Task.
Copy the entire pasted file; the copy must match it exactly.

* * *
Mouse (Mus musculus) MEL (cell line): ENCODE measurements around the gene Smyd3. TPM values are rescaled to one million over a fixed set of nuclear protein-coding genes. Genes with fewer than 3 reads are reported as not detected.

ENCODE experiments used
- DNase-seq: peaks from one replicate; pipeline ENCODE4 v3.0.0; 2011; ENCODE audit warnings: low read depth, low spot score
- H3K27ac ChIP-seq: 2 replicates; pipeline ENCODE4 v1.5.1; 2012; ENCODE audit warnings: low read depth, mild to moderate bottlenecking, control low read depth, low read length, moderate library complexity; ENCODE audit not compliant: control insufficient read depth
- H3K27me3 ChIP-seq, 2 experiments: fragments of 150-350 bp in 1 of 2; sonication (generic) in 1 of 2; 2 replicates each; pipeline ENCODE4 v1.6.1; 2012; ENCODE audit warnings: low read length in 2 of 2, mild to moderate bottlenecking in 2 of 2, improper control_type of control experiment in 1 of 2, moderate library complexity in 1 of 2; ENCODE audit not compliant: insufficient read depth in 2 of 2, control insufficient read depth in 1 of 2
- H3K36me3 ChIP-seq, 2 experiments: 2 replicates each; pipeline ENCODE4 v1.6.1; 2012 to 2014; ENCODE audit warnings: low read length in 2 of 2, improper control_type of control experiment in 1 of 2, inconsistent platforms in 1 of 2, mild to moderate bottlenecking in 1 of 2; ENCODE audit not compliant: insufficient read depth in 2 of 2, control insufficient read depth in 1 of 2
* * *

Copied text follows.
Mouse (Mus musculus) MEL (cell line): ENCODE measurements around the gene Smyd3. TPM values are rescaled to one million over a fixed set of nuclear protein-coding genes. Genes with fewer than 3 reads are reported as not detected.

ENCODE experiments used
- DNase-seq: peaks from one replicate; pipeline ENCODE4 v3.0.0; 2011; ENCODE audit warnings: low read depth, low spot score
- H3K27ac ChIP-seq: 2 replicates; pipeline ENCODE4 v1.5.1; 2012; ENCODE audit warnings: low read depth, mild to moderate bottlenecking, control low read depth, low read length, moderate library complexity; ENCODE audit not compliant: control insufficient read depth
- H3K27me3 ChIP-seq, 2 experiments: fragments of 150-350 bp in 1 of 2; sonication (generic) in 1 of 2; 2 replicates each; pipeline ENCODE4 v1.6.1; 2012; ENCODE audit warnings: low read length in 2 of 2, mild to moderate bottlenecking in 2 of 2, improper control_type of control experiment in 1 of 2, moderate library complexity in 1 of 2; ENCODE audit not compliant: insufficient read depth in 2 of 2, control insufficient read depth in 1 of 2
- H3K36me3 ChIP-seq, 2 experiments: 2 replicates each; pipeline ENCODE4 v1.6.1; 2012 to 2014; ENCODE audit warnings: low read length in 2 of 2, improper control_type of control experiment in 1 of 2, inconsistent platforms in 1 of 2, mild to moderate bottlenecking in 1 of 2; ENCODE audit not compliant: insufficient read depth in 2 of 2, control insufficient read depth in 1 of 2